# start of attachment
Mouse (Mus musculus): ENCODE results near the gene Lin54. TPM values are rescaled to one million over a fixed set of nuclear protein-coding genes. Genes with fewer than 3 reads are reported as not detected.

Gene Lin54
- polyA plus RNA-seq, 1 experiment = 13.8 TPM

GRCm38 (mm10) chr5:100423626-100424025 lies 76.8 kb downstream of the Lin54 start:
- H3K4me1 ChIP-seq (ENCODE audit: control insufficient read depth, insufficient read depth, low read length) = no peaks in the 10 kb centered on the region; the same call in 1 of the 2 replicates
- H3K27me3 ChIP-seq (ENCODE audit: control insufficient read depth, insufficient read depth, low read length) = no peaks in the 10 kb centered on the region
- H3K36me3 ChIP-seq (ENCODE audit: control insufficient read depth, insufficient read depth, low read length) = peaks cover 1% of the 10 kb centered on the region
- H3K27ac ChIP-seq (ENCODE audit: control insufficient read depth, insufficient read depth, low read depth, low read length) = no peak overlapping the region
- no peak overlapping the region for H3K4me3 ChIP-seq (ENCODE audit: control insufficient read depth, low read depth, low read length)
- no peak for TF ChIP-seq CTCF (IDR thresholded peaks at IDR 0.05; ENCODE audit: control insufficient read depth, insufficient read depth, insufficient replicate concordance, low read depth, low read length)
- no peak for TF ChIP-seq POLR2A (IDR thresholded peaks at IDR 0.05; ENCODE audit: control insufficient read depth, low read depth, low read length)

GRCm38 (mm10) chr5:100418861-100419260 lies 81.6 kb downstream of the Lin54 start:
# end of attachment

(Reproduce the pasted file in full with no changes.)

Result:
Mouse (Mus musculus): ENCODE results near the gene Lin54. TPM values are rescaled to one million over a fixed set of nuclear protein-coding genes. Genes with fewer than 3 reads are reported as not detected.

Gene Lin54
- polyA plus RNA-seq, 1 experiment = 13.8 TPM

GRCm38 (mm10) chr5:100423626-100424025 lies 76.8 kb downstream of the Lin54 start:
- H3K4me1 ChIP-seq (ENCODE audit: control insufficient read depth, insufficient read depth, low read length) = no peaks in the 10 kb centered on the region; the same call in 1 of the 2 replicates
- H3K27me3 ChIP-seq (ENCODE audit: control insufficient read depth, insufficient read depth, low read length) = no peaks in the 10 kb centered on the region
- H3K36me3 ChIP-seq (ENCODE audit: control insufficient read depth, insufficient read depth, low read length) = peaks cover 1% of the 10 kb centered on the region
- H3K27ac ChIP-seq (ENCODE audit: control insufficient read depth, insufficient read depth, low read depth, low read length) = no peak overlapping the region
- no peak overlapping the region for H3K4me3 ChIP-seq (ENCODE audit: control insufficient read depth, low read depth, low read length)
- no peak for TF ChIP-seq CTCF (IDR thresholded peaks at IDR 0.05; ENCODE audit: control insufficient read depth, insufficient read depth, insufficient replicate concordance, low read depth, low read length)
- no peak for TF ChIP-seq POLR2A (IDR thresholded peaks at IDR 0.05; ENCODE audit: control insufficient read depth, low read depth, low read length)

GRCm38 (mm10) chr5:100418861-100419260 lies 81.6 kb downstream of the Lin54 start: